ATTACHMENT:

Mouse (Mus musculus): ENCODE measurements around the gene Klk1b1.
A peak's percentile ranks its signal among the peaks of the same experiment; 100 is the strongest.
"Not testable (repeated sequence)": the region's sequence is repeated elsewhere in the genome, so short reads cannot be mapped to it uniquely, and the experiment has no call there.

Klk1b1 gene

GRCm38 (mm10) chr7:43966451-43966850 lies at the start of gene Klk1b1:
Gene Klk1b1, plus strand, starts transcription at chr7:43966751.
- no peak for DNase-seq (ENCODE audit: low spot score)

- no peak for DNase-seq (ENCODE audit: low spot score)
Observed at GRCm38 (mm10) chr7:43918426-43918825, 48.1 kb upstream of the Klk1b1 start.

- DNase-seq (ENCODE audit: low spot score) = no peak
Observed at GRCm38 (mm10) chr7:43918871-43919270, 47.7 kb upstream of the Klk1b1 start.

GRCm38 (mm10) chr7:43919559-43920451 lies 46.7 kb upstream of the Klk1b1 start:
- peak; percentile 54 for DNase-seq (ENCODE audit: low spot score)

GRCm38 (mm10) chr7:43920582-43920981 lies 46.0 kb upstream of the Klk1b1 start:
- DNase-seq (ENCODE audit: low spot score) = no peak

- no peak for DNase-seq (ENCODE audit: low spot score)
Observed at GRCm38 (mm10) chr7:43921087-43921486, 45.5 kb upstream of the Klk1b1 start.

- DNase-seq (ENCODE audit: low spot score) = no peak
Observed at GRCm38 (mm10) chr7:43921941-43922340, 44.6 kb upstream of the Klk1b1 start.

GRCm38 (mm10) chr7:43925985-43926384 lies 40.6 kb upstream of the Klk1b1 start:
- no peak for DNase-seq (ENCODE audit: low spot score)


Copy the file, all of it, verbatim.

Mouse (Mus musculus): ENCODE measurements around the gene Klk1b1.
A peak's percentile ranks its signal among the peaks of the same experiment; 100 is the strongest.
"Not testable (repeated sequence)": the region's sequence is repeated elsewhere in the genome, so short reads cannot be mapped to it uniquely, and the experiment has no call there.

Klk1b1 gene

GRCm38 (mm10) chr7:43966451-43966850 lies at the start of gene Klk1b1:
Gene Klk1b1, plus strand, starts transcription at chr7:43966751.
- no peak for DNase-seq (ENCODE audit: low spot score)

- no peak for DNase-seq (ENCODE audit: low spot score)
Observed at GRCm38 (mm10) chr7:43918426-43918825, 48.1 kb upstream of the Klk1b1 start.

- DNase-seq (ENCODE audit: low spot score) = no peak
Observed at GRCm38 (mm10) chr7:43918871-43919270, 47.7 kb upstream of the Klk1b1 start.

GRCm38 (mm10) chr7:43919559-43920451 lies 46.7 kb upstream of the Klk1b1 start:
- peak; percentile 54 for DNase-seq (ENCODE audit: low spot score)

GRCm38 (mm10) chr7:43920582-43920981 lies 46.0 kb upstream of the Klk1b1 start:
- DNase-seq (ENCODE audit: low spot score) = no peak

- no peak for DNase-seq (ENCODE audit: low spot score)
Observed at GRCm38 (mm10) chr7:43921087-43921486, 45.5 kb upstream of the Klk1b1 start.

- DNase-seq (ENCODE audit: low spot score) = no peak
Observed at GRCm38 (mm10) chr7:43921941-43922340, 44.6 kb upstream of the Klk1b1 start.

GRCm38 (mm10) chr7:43925985-43926384 lies 40.6 kb upstream of the Klk1b1 start:
- no peak for DNase-seq (ENCODE audit: low spot score)